Secondary Years 7-10 - Writing Stage S4

Indicators of progress – Stage S4: Texts and responses to texts

At the end of Stage S4, students can routinely write the following kinds of texts and respond in the following ways to texts they have read or heard:

  • write an extensive range of imaginative and informative texts from across the mainstream curriculum after appropriate teacher modelling
  • write extended personal, and imaginative texts showing an awareness of audience, purpose and interest such as personal diary, recount, a range of responses to a text under study, contributions to an online discussion group with teacher prompts
  • write creative texts showing plot development and character portrayal
  • use metaphors and similes in narratives
  • write an extended argument or discussion on a familiar issue, showing supporting evidence, a development of ideas and rebuttal
  • write longer descriptive and information texts, e.g. reports
  • demonstrate an ability to analyse issues as represented in graphics, visuals or language
  • write extended factual texts, e.g. reports, explanations, conveying a variety of aspects of topics from across the curriculum
  • incorporate language and ideas from selected sources drawn from classroom activities
  • make summaries by writing sentences expanded from key words.

Indicators of progress – Stage S4: Cultural conventions of language use

At the end of Stage S4, students’ understanding of the contexts and purposes of texts they write is shown when they:

  • draw on an understanding of different text types to draft writing taking account of purpose and audience
  • understand how writing contexts influence function and form
  • recognise inappropriate use of register, such as the use of colloquial terms in formal writing, e.g. when formally giving an opinion
  • use appropriate register for the intended audience
  • sustain register use in writing
  • redraft writing making it more appropriate to its purpose and audience, e.g. redraft a personal recount to edit out unnecessary detail
  • identify common aspects of spoken and written language and formal/informal tone in registers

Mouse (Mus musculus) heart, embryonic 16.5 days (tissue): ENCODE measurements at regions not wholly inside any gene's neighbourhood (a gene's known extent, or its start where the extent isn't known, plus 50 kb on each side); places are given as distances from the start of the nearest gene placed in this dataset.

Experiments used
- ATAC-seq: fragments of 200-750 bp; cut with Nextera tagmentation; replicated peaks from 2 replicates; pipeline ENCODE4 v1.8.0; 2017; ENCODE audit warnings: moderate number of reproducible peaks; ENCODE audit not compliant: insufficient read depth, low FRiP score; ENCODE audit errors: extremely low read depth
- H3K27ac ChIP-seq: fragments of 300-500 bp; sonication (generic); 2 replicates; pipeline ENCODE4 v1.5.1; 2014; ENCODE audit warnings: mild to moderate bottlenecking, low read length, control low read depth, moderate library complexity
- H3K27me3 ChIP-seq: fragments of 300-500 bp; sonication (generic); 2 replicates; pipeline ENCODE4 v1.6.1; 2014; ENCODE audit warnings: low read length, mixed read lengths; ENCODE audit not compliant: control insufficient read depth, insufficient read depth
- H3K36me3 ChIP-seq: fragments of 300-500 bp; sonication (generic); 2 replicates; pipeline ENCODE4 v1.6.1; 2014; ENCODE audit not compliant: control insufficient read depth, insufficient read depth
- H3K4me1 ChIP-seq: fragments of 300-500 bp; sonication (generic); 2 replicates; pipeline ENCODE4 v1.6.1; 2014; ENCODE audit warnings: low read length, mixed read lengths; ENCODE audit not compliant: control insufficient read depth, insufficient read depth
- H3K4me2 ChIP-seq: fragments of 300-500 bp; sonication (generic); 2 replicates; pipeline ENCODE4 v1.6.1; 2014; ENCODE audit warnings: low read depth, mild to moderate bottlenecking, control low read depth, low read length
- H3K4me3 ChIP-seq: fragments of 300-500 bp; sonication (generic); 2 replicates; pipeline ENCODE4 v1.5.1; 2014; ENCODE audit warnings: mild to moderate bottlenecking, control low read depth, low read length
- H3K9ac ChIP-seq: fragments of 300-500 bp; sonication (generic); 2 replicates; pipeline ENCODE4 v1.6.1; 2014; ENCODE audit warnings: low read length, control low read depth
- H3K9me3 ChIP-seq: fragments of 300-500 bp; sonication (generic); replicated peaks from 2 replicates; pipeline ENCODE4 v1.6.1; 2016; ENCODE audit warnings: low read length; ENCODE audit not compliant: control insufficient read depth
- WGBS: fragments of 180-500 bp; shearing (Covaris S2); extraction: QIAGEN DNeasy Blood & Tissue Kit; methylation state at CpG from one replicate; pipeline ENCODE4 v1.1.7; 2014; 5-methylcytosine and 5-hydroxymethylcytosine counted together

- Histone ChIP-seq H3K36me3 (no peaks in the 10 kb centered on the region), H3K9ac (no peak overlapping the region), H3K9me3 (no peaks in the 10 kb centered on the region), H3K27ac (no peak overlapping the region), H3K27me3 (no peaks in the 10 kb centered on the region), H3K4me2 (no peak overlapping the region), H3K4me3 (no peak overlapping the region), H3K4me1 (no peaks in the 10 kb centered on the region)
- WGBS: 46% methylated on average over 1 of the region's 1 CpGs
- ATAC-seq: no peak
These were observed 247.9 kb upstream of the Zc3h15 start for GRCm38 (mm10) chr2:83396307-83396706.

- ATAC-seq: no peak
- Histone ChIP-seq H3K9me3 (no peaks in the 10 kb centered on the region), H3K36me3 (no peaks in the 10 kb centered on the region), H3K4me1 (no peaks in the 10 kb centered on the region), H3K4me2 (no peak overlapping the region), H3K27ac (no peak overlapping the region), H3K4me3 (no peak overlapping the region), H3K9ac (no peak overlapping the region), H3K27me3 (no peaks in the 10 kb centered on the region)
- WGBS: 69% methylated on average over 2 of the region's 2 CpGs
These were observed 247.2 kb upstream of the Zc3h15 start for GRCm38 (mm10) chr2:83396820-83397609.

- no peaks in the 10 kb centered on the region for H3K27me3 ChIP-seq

• use common euphemisms and imagery, e.g. passed away.

Indicators of progress – Stage S4: Linguistic structures and features

At the end of Stage S4, students’ understanding of the linguistic structures and features of the texts they write is shown when they:

  • use knowledge of the English grammar system to express school-based language functions such as comparison/contrast, cause and effect, problem solving, hypothesising, and probability
  • write a range of extended texts following the structures and language features appropriate to the text type
  • use direct and indirect speech, including quotations, appropriately
  • use developing control of appropriate grammatical structures to broaden the ways to analyse, argue, persuade, describe, classify, explain, in appropriate text types
  • write showing a control of a wide range of grammatical features although some minor errors may be evident
  • write with an increasing control over fluency, although some minor errors in accuracy may be evident
  • use an extended range of cohesive devices to improve fluency, e.g. connectives such as however, nevertheless, although, finally, in my view, and prepositions and pronouns
  • use relative clauses and adjectival expressions for descriptive purposes
  • include a wide range of modals
  • use common linking expressions, relative clauses, conditionals, time sequence references, modals, present and past tense with increasing control
  • combine simple sentences into complex sentences and show embedding of language in common structures, e.g. clause reduced to a phrase
  • use modelled reflective language in letters, journals and personal recounts, and modification devices, e.g. I think sometimes
  • use an expanded vocabulary and show use of vocabulary for subject matter including subject-specific terms and some antonyms, synonyms, abstract nouns
  • show use of a broad vocabulary appropriate to changing social contexts and academic learning
  • use dialogue, direct speech, reported speech, apostrophes in contractions, exclamation marks, and commas to separate clauses.

Indicators of progress – Stage S4: Maintaining and negotiating communication

At the end of Stage S4, students may use the following strategies to assist them to write texts:

  • with teacher or peer support, plan, review and redraft writing to enhance fluency, accuracy, and appropriateness to purpose and audience
  • develop a clear plan of intention for an extended writing task
  • in response to teacher feedback and self-assessment, redraft their writing showing significant and appropriate changes and not just corrections of inaccuracies
  • take notes for references citing references and quotations
  • work collaboratively with peers to develop ideas, e.g. by brainstorming
  • edit texts and cooperate with group for planning writing
  • seek and respond to teacher feedback.